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As you can see from the comment thread this tweet generated, plenty of people – and especially Trump supporters – were inclined to believe it. The belief comes because the prejudice of conservatives (Of course, the WSJ is lying, it supports Hillary) are confirmed and they are more than happy to accept it as gospel, without checking. But Hillary supporters also want to believe that the WSJ was secretly aiding the Trump campaign. Both lies can’t be true.

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Figure 1: We believe what we want to, but is it true?

What really happened is that Trump was presenting two different messages on the same day, which was a hallmark of his campaign. The original headline referred to a meeting Trump had with Mexican president, Enrique Peña Nieto in which he took ‘a remarkably subdued and cooperative tone’, according to reports. The WSJ story was updated following a speech by Trump, later the same day, in which he made the yet-to-be-tested promise/threat that he would make Mexico pay for the infamous “wall” he pledged to build on the USA’s southern border. The speech was after, but close on the heels of his visit to Mexico.

In this example, the problem was not the Wall Street Journal, it was (and is) Donald J Trump. In this case the WSJ was legitimately updating its coverage of Trump’s campaign and quite rightly highlighted the shift in his rhetoric – a softer tone for the Mexican president and a belligerent outburst for his domestic supporters. Both Trump and Clinton supporters were prepared to believe that the WSJ had doctored its coverage, and social media helped both sides to spread misinformation to their own supporters and followers. However, there are clear cases where, for whatever reason, journalists get it wrong.

Read the rest of this story at Independent Australia.


Fake news: did it help Trump get to Washington, and The Oz bash the ABC?

November 19, 2016

Did fake news help the deplorable Mr Trump get to Washington?

[First published on Independent Australia 17 November]

Much has been made of the argument that fake pro-Donald news sourced from Ukraine overwhelmed American voters leading them to put a billionaire reality TV ‘star’ in the White House.

But is it actually true? And what is ‘fake news’ anyhow?

There are two, maybe even three, main types of so-called ‘fake news’.

The first, but not necessarily the easiest to spot, is the sort of fake news supplied by The Onion, or The Chaser. This is spoof news and it is usually only the really dumb and gullible who get taken in by it.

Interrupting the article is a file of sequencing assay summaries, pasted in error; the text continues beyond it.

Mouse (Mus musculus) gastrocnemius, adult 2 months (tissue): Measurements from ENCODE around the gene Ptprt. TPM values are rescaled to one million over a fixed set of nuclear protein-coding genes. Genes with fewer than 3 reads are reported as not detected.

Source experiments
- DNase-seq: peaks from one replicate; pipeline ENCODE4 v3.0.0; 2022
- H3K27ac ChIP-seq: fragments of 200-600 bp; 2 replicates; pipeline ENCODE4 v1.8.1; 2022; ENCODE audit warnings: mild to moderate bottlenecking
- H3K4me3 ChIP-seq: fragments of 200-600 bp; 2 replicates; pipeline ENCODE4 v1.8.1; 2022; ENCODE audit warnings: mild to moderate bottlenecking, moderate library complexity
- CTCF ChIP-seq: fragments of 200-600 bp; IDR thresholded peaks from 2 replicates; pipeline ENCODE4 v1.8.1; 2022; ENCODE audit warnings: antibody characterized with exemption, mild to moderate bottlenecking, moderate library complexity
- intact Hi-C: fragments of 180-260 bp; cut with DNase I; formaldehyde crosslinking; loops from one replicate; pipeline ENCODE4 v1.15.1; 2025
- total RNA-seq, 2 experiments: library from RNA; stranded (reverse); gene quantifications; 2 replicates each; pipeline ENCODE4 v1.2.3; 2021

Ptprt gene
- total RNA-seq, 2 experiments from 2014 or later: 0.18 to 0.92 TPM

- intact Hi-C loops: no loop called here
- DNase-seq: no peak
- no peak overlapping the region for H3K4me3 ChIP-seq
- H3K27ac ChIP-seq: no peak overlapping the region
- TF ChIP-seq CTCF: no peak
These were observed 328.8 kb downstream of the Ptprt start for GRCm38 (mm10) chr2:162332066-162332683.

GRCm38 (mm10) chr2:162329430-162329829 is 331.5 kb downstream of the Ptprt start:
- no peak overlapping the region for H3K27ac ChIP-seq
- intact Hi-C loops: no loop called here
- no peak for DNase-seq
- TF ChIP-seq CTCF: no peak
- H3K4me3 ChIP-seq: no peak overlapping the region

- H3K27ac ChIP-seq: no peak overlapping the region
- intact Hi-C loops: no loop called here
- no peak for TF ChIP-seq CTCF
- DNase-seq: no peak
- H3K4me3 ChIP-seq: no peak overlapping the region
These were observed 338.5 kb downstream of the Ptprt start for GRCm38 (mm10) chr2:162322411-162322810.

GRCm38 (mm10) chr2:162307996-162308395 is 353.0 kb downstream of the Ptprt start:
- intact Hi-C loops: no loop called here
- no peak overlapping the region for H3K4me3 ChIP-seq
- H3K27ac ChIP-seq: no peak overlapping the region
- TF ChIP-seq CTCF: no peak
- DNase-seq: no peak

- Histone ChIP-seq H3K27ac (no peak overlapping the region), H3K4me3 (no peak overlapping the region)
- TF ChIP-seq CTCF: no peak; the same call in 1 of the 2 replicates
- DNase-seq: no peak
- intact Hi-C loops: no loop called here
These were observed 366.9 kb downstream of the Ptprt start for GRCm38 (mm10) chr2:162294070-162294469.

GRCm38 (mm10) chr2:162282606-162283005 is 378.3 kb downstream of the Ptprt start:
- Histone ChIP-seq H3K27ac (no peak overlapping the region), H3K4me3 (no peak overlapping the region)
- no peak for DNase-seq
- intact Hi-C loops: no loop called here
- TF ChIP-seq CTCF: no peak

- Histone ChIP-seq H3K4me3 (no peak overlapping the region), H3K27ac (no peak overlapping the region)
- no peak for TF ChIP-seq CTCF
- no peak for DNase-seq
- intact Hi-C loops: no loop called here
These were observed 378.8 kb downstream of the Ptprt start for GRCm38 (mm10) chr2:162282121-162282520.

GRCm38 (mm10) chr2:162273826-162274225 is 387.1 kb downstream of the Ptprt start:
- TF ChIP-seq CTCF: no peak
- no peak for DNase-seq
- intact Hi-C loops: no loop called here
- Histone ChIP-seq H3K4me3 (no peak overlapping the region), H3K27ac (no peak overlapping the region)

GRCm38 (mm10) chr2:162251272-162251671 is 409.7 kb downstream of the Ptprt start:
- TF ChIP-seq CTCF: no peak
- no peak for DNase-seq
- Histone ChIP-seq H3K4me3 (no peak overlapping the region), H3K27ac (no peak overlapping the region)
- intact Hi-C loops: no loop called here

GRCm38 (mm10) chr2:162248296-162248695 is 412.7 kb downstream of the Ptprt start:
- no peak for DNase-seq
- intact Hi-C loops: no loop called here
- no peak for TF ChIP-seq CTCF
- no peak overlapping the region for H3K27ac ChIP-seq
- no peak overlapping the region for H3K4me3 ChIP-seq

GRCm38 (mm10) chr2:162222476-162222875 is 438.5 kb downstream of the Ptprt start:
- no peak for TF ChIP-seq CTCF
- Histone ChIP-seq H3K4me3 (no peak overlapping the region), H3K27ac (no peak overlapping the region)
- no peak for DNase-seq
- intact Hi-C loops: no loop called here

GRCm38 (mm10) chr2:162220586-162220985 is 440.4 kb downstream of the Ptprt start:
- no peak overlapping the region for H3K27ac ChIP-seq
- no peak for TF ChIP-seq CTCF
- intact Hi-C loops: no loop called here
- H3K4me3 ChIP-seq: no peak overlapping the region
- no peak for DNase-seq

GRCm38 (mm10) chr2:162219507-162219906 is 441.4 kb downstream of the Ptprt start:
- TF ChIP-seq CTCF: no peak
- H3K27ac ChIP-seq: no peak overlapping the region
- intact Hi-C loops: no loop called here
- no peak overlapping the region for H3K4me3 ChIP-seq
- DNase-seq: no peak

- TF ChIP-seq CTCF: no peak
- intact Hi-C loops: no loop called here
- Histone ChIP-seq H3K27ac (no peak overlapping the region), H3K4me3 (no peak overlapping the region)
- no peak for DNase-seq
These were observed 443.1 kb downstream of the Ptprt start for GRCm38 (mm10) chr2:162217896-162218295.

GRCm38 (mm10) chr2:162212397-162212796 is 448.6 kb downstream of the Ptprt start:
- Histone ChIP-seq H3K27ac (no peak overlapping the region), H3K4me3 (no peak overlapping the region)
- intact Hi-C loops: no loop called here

The second is the ‘fake news’ produced during the 2016 US presidential race, allegedly on Ukranian websites and allegedly to help Donald Trump. This is a hard story to crack, but the gist of it is that Ukraine and Russia are at loggerheads and there is an undeclared shooting war going on between Kiev (the capital of Ukraine) and Moscow. The US election has been collateral damage in the media war between these Ukraine and Russia.

Trump is seen to be pro-Russian and has praised Vladimir Putin several times for his strong nationalist rhetoric. It seems that pro-Russian websites hosted in the eastern (Russian-dominated) part of Ukraine have been helping the Trump campaign. But just how successful they have been is hard to gauge.

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Trump’s Aussie friends are a bunch of deplorables

November 13, 2016

Given the US election result, you might be in the mood for a joke; it goes like this.

Set Up: Which one of Australia’s biggest media bullies who pretends to moral outrage at the use of profanities has just broken their own rules.

Punchline: Andrew Bolt.

Yep, Australia’s ‘most read’ columnist calumnist, who howls like an offended snowflake when anybody swears in his presence or anywhere near him, began his column on the Trump victory with this classic line:

DONALD Trump’s win is the biggest “f— you” to all his enemies — the media, the politicians and Wall Street.

Don’t be so coy, Andrew. A f—ing 12-year-old can read those dashes. Why pretend you don’t like dropping the F-bomb?

Bolt goes on to write that the ‘whole world’ and ‘our political class’ has been given ‘a shock and a warning’.

The shock is easy to register and now it’s had time to really sink in, we can begin to process the meaning of it: Donald J Trump, billionaire and reality TV ‘star’ is the 45th President of the United States of America.

But what is this ‘warning’ that Dutchie is warning his readers about?

Stop bullying and patronising the silent majority or they will rise in terrible revolt.

It’s a pity that the worst types patronising bullies are often the last people to heed their own advice.

Like all good NewsCorpse writers, Bolt is wilfully blind to his own position in the media elite. He and they have to pretend that they are not part of the establishment, otherwise their wise words would just read like hypocrisy and cant.